VIEWS AGAINST THE NEOCLASSICAL ECONOMICAL SHAREHOLDER APPROACH
VIEWS AGAINST THE NEOCLASSICAL ECONOMICAL SHAREHOLDER APPROACH
Corporate Social Responsibility (CSR), defined as “the broad array of strategies and operating practices that a company develops in its effects to deal with and create relationships with it numerous stakeholders and the natural environment” (Waddock, 2004). Globalization and liberalization has reinforced with the introduction of corporate social responsibility, Developing countries need to focus more about the corporate social responsibility planning and implementation process (Kiran and Sharma, 2011). Corporate social responsibility is one of the most important issues and developments of 21st century as the organization in 21st century faces problems for which corporate social responsibility is an answer (Horrigan, 2010). Davies (1973) says social responsibility starts when the law ends. Any organization is not socially responsible if it simply complies with the minimum requirement of law, as this is what any good citizen would do.
Milton Friedman argues that people responsible for decision and action in business should not exercise social responsibility in their capacity as company executives. Instead, they should concentrate on increasing the profits of their companies (Mulligan, 1986). Friedman (1970) the one and only social responsibility of business is to use its resources and involve in activities focused to increase its profit as long as it stays with in the rules of the game, which is to say engages in open and free competition without deception or fraud.
This essay focuses on the views against the neoclassical economical stakeholders approach which states profit is the sole social responsibility of any business in comparison with Kellogg’s corporate social responsibility
and also discussing the views and theories supporting corporate social responsibility.
CORPORATE SOCIAL RESPONSIBILITY
The concept of corporate social responsibility is considered to be a powerful way of achieving sustainable competitive profit and for achieving long term value for the investors, shareholders and stakeholders. Entrepreneur can consider corporate social responsibility as a win-win strategy or opportunity for business, financial investors and society. Accomplishment of proper corporate social responsibility practices can affect the perception of stakeholder’s customers, investors, local communities, environmental groups, government, suppliers and competitors (Kiran and Sharma, 2011). Organization should arrange its corporate social responsibility goals and decision making with the companies goal and strategy that makes corporate social responsibility natural as customer’s perspective (Maon et al., 2008).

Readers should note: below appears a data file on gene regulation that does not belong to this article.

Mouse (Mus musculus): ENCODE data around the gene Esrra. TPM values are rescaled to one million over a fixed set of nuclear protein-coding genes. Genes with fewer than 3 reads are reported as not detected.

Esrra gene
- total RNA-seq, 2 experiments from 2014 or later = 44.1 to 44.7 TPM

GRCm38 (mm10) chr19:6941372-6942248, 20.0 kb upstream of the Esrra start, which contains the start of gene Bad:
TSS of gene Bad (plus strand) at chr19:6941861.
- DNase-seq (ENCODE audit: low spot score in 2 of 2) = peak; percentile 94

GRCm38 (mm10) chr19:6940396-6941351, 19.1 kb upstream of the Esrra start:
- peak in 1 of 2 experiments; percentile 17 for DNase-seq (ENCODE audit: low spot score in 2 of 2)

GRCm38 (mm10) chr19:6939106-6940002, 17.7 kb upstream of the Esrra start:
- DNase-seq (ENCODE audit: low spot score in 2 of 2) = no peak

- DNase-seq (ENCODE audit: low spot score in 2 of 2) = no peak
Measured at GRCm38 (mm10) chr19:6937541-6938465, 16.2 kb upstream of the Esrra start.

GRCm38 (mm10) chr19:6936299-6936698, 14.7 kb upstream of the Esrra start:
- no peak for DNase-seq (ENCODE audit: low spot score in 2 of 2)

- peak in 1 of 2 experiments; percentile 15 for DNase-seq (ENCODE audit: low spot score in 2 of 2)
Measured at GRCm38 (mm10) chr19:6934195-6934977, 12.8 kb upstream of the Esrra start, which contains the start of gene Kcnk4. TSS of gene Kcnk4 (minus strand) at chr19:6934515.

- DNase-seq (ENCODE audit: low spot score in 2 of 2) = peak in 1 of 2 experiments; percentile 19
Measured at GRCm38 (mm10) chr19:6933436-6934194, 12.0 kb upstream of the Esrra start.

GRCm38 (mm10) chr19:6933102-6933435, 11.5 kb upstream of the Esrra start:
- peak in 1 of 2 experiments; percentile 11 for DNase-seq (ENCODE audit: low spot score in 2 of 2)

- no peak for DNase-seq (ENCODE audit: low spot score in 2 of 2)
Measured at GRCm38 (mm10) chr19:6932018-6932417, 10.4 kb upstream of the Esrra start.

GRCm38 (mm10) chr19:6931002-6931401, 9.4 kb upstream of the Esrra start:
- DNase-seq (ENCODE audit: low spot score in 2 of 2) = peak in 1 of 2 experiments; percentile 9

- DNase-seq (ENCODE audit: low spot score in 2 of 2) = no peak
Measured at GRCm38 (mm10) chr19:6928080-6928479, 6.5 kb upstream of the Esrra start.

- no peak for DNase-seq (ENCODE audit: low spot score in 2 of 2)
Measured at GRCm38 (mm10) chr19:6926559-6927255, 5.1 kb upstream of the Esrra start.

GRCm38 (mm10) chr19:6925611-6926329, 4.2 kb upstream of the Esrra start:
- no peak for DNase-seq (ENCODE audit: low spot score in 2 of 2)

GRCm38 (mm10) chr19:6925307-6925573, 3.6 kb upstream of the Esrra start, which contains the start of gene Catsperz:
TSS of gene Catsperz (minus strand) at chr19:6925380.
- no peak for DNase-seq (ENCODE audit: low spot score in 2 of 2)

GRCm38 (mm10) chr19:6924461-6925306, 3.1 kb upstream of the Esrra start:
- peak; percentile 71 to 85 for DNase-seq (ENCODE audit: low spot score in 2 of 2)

A number of companies identify corporate social responsibility practices to its main strategy and the policy of the company based on the importance give to a) defining a plan for social action, b) intensity of investment in social programs, c) commitments of employees, d) perceived impact of social action on competitive position and e) measuring outcomes of programs (Husted et al., 2007). Previous research has shown that corporate social responsibility enables a firm to appeal to the socio-cultural norms of its institutional surroundings and contributes to its socio legitimacy (Handelman and Arnold 1999; Palazzo and Scherer 2006; Scott 1987). The moral and ethical case of corporate social responsibility has been described the “pure” case for business acting responsibly; it is the right thing to do as a member of the society (Osuji, 2011). Institutional corporate social responsibility helps to create strong relationship with stakeholders, a positive corporate image and goodwill.
Shaw (1988) there are some principles that are considered to serve direction and coherence into corporate social policy a) need – the increase in responsibility even when it has been caused by someone else or by the act of
god example organization helping red cross or emergency relief groups in times of natural disaster b) ability – none of the organization has an ability to cure society’s ills, but with their experience and competence organizations can participate in the process of improving the quality life example organizations proving quality goods and services at a reasonable prize c) proximity – knowledge of a social need is normally imparted by proximity, requirement to respond or rescue is a product of the ability of an organization, failure of the awareness of the need may or may not be excusable d) last resort – the rescue operation may indeed be more appropriate for some other social institutions, the government cannot be expected to do everything and the resolve to address social issues does not necessarily be troublemaking it simply means doing the right thing when the work needs to be done and no one else doing it.